Thursday, April 1, 2010

A Polish Easter in Detroit, Michigan

Top row l. to r. - Vincent Wacht, Lillian (Wacht) Janowski, Edward Wacht.
Bottom row l. to r. - Adam Janowski, Jr., Marie Wacht.
Having been raised Catholic, the many traditions associated with Easter were almost more significant than Christmas.

On Palm Sunday, the Sunday before Easter, palm leaves were distributed at Mass and afterwards were often woven into intricate braided shapes and hung inside homes, usually on a crucifix or religious picture. After Palm Sunday all of the statues in the church were covered in purple tunics indicating that the disciples of Christ had fled Jerusalem.

On Holy Thursday we went to church to commemorate the Last Supper of Jesus and his disciples and for the blessing of the feet ceremony where the priest washed the feet of the poor. On the following day, Good Friday, we spent the hours from 12 noon to 3 in church or in silence at home. It was a double torture as mom used that time to cook all of the meat for the Easter Sunday meal. No meat would be eaten Good Friday, so the smell of ham baking and keilbasa cooking was excruciating!

On Saturday we took an Easter basket lined in linen and lace to the church to be blessed. It contained pieces of all of the food--ham, sausage, salt pork, rye bread, farmer's cheese, dyed hard-boiled eggs, horseradish and salt and pepper, that would be served on Easter Sunday. It also often included a butter carving in the shape of a lamb. The basket would be blessed so that we would have food in abundance throughout the following year.

Easter Sunday service was a glorious celebration! Everyone was dressed in new clothes and the church smelled of Easter lilies and incense. As you can see from the picture above I (the little boy with the fedora) was always a snappy dresser!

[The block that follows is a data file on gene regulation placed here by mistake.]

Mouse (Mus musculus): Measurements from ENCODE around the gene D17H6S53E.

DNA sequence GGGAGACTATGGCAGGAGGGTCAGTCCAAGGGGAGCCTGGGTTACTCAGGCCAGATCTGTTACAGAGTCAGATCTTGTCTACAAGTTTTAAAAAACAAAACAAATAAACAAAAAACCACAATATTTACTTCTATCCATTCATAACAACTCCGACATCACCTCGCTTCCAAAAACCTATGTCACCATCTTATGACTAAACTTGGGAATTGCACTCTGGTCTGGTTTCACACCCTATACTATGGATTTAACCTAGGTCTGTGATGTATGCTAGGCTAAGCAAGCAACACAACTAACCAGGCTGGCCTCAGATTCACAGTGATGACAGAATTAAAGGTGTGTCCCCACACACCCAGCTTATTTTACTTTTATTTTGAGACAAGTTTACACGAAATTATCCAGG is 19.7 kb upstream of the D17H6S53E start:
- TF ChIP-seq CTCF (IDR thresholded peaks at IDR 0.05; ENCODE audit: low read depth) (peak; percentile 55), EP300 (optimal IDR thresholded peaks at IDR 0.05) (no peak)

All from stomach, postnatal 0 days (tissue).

The service was followed by a festive and filling breakfast. We ate a white, slightly sour, soup, with cubes of meat, bread, cheese and eggs in the soup. Horseradish was often added to spice it up. If red horseradish was used the soup would turn a pretty pink color.

We almost always went to my visit my grandmother on my mother's side in Detroit. The dinner meal was another serving of the same type of soup followed by cake. The cake was often made by my Aunt Hattie and would be in the shape of a lamb covered in white icing and coconut. If she wasn't bringing the cake someone would by a cake from Sanders Bakery in Detroit. It would be yellow cake with buttercream icing garnished with crushed hazelnuts. We'd often add an Easter "nest" of green colored coconut with a couple of chocolate malted milk "robin's eggs".

In my next post I will be providing you with a few recipes--my sister Barbara's recipe for a traditional Easter soup, my own interpretation of it, and a recipe for an as close as I can get version of Sander's buttercream icing which did not include butter or cream.

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